Doing Good, Doing God: Comments on the report from Theos

Fraser Watts discusses the Theos report on Christianity in the 21st Century.

The think tank, Theos, have  published a very interesting report, “Doing Good: A Future for Christianity in the 21st Century”. As everyone knows, there are fewer people going to church. However, it is interesting that the level of Christian social action has increased. Christian social action tends to be associated with church growth.

Christian social action

Front cover of the Theos report. Fraser Watts discusses the report in detail.
The report’s front cover

Yet, there is a problem, as the report points out. It draws attention to the fact that, in the Social Gospel movement in the early 20th century, the social action tended to eclipse the gospel from which it grew. They want to avoid repeating that mistake in the present wave of Christian social action. So far, so good.

Like the report I am encouraged by the present move to more Christian social action. I also agree that there is a danger of it becoming disconnected from other aspects of Christian life. However, I don’t think the report understands the nature of the problem. I also think that their suggested solution of renaming it as ‘social liturgy’ is wide of the mark, and will not help at all. It just makes it sound churchy.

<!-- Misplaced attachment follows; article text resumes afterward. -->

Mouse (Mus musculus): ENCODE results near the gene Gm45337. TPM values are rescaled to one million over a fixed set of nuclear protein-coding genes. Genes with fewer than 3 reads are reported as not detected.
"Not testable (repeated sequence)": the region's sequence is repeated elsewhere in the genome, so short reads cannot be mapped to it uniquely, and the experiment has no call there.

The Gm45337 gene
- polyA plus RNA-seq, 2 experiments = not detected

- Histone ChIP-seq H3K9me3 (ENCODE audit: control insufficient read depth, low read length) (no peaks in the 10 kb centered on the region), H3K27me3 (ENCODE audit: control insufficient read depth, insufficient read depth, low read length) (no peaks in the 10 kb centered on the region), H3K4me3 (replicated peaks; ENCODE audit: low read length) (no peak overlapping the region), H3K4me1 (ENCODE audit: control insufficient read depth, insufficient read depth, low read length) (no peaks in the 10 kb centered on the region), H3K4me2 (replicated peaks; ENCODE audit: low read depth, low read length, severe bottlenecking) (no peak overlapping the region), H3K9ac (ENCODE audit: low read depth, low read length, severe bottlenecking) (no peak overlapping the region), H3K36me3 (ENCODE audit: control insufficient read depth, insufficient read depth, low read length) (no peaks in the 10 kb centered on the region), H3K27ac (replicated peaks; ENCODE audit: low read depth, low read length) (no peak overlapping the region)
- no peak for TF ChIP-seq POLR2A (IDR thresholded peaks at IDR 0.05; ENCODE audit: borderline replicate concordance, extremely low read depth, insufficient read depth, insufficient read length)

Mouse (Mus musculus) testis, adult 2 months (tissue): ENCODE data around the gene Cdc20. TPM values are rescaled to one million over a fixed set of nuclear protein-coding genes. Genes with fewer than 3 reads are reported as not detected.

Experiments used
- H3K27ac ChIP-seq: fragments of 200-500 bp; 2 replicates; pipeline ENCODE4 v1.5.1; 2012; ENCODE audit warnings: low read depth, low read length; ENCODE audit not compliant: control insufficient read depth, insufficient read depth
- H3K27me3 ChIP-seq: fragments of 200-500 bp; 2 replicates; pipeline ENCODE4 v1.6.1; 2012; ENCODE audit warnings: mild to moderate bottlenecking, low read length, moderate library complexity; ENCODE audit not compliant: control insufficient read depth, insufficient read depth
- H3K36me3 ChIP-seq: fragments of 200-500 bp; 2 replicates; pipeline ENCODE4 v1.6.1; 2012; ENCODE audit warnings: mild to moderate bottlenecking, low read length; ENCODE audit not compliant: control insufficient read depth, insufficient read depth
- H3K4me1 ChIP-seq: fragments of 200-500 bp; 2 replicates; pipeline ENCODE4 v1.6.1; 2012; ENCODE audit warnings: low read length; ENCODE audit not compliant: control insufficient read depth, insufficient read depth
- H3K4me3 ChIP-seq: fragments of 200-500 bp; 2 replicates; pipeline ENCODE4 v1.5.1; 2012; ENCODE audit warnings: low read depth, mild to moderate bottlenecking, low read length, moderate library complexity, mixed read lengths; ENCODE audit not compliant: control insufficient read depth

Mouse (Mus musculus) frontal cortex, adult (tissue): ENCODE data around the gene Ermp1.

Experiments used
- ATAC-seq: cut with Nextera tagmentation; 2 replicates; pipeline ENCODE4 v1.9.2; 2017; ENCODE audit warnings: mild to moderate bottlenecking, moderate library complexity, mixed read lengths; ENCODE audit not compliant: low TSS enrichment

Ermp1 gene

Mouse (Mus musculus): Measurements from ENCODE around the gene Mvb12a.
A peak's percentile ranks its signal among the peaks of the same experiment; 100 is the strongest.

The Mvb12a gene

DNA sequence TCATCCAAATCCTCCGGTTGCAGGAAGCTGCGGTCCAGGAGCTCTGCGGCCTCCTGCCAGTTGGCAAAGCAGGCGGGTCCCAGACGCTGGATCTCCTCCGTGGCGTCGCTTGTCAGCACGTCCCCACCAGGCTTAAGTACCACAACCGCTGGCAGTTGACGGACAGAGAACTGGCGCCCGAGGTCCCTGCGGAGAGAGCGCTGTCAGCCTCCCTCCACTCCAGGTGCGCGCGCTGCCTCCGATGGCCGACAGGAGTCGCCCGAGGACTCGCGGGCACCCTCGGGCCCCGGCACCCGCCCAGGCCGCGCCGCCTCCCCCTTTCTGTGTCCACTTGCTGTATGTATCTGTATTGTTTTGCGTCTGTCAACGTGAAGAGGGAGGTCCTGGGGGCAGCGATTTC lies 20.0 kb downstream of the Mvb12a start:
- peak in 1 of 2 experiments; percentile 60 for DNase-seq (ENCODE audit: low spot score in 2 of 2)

What is needed? First, we needed a stronger theological understanding of God as present and active in society. There can be an implicit assumption that God belongs in church, and Christians are going out to ‘the world’ as God’s agents, as into foreign territory. A better way of thinking is that God is already involved in society. Their first task is a prophetic interpretation of what God is doing there.

Only in the light of that analysis does it become clear what Christians need to do.

More ‘reconcilliation’

Linked to this, there needs to be a strong and explicit connection between what God has done in Christ, and what Christians are doing now. The most common phrase is ‘witnessing to the love of God’. But ‘love’ is too general a concept to bring much clarity here. Iris Murdoch made a similar complaint in The Sovereignty of Good about ‘good’ being too general a concept.

I suggest that ‘reconciliation’ is a more helpful and specific concept; it is one that St Paul used to make the kind of linkage that is needed. (‘God was in Christ reconciling the world to himself… and he has entrusted us with the message of reconciliation’; 2 Corinthians 5:19). I include under reconciliation ‘urban reconciliation’, about which I will say more shortly.

There also need to be objectives. It should be more than just doing the right thing; it should be intended to achieve something, i.e. continuing Jesus’ project of building the new way of living that he called his ‘kingdom’. John Robinson once said, ‘we can have as high a doctrine of the Church as we want, as long as our doctrine of the Kingdom is higher’. Talk of ‘social liturgy’ seems to make church the primary focus; I want to reverse that priority.

In short, Christian social action needs to be embedded more strongly in a theological framework, rather than being presented as a special kind of church service, which is what ‘social liturgy’ implies. The best example of this I know is the social theology of Coventry Cathedral, about which I wrote in Theology in autumn 2015 (118(6), 429-437).

– Fraser Watts